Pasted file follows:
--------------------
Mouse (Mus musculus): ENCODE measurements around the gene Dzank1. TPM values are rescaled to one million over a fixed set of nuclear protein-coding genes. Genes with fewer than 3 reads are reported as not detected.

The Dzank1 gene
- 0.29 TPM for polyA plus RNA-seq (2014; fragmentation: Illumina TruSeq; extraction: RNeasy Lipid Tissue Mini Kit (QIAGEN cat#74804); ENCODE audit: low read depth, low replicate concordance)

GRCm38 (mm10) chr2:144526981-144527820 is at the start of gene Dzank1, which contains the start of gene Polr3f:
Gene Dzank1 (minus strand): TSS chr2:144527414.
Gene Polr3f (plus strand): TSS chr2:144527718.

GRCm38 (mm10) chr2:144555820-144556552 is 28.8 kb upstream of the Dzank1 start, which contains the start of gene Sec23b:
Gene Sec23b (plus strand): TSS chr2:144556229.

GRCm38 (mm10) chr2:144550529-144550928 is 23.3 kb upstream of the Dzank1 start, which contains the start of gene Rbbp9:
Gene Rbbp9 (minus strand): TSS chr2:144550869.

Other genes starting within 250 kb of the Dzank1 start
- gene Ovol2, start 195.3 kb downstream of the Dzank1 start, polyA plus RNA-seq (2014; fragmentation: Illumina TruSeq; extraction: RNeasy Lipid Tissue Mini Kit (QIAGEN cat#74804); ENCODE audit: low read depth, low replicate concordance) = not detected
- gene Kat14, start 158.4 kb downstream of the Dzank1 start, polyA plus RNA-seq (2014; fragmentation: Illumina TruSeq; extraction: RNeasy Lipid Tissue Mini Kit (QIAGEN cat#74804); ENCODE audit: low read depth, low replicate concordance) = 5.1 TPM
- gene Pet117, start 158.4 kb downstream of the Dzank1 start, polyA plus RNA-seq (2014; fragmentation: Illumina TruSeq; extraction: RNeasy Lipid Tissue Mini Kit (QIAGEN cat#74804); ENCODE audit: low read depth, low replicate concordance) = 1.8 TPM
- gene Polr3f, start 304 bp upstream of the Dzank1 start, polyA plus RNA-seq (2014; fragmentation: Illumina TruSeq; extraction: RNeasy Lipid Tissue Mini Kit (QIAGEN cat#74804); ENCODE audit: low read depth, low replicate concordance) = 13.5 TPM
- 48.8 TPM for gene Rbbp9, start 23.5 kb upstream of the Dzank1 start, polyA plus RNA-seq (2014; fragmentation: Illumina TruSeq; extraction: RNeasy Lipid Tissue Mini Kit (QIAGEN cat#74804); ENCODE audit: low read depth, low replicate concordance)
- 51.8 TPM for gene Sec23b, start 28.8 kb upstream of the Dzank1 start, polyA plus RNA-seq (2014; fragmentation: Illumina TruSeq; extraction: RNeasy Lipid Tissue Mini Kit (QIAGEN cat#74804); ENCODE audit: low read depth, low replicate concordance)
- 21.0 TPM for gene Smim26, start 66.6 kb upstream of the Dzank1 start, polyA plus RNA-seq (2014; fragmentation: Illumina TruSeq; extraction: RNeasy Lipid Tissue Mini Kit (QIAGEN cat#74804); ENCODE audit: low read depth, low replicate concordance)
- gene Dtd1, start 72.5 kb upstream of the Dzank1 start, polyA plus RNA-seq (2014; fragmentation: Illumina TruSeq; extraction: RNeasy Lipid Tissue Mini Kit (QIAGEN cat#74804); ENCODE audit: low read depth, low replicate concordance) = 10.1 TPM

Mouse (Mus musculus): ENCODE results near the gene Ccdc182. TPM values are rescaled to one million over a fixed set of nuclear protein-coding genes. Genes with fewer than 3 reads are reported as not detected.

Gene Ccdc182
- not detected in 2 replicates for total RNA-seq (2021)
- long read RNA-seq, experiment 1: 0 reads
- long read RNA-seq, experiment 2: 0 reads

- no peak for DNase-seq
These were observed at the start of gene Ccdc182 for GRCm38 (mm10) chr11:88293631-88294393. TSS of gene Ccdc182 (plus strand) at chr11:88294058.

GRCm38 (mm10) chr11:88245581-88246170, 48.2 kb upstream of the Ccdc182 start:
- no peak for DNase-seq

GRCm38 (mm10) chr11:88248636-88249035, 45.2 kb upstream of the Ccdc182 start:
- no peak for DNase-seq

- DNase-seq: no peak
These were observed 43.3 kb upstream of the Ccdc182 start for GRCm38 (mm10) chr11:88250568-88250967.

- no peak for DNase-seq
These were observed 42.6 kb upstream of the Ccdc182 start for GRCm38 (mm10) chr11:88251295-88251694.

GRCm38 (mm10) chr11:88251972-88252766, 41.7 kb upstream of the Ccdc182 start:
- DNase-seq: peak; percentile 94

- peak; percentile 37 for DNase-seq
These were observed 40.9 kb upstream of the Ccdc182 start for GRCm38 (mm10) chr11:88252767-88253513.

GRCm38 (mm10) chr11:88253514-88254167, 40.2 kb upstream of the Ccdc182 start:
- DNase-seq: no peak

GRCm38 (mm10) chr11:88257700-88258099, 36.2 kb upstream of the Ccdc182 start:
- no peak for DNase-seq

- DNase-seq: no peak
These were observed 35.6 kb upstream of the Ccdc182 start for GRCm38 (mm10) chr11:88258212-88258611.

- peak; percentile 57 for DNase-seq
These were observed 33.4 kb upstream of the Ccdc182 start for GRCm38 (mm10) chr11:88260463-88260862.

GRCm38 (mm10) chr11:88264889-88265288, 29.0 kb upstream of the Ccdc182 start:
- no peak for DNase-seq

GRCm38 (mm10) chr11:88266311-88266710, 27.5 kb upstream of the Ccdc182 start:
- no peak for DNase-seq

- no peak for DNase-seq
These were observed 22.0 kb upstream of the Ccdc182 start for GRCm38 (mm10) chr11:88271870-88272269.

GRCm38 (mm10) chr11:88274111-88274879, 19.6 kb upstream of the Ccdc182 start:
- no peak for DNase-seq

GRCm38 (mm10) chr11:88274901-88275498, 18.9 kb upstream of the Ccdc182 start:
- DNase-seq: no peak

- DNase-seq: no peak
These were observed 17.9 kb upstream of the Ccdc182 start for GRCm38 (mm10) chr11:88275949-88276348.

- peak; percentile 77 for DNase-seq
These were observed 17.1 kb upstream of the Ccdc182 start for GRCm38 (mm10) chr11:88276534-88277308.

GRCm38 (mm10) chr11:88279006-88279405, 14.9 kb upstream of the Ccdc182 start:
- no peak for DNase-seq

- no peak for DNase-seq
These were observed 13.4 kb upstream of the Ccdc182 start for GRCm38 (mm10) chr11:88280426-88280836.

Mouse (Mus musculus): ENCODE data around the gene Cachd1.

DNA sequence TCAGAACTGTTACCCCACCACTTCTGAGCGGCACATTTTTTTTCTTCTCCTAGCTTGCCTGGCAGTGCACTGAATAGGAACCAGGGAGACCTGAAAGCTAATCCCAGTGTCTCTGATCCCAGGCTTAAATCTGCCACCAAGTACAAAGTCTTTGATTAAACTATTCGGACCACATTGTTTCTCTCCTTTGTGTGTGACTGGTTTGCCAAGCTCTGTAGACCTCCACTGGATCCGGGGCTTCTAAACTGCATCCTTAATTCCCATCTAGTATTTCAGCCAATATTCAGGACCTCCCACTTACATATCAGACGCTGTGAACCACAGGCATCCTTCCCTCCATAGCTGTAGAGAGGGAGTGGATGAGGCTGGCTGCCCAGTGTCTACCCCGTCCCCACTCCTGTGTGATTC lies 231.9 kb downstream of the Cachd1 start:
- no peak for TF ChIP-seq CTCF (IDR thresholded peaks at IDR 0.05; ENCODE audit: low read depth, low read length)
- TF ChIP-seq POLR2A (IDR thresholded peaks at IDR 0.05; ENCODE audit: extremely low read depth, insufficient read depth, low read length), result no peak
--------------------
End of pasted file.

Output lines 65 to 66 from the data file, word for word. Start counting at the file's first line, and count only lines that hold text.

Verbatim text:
Mouse (Mus musculus): ENCODE data around the gene Cachd1.

DNA sequence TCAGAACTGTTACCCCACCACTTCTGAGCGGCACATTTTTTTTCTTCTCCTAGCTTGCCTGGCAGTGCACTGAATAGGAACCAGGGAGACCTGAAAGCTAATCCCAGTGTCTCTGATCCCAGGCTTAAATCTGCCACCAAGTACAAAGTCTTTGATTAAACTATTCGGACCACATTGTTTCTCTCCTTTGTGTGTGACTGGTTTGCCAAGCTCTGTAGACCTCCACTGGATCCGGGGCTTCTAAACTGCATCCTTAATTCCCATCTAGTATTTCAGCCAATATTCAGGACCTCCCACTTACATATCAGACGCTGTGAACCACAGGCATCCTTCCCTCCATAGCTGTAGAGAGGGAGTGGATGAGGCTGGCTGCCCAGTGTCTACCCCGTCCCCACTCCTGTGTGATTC lies 231.9 kb downstream of the Cachd1 start: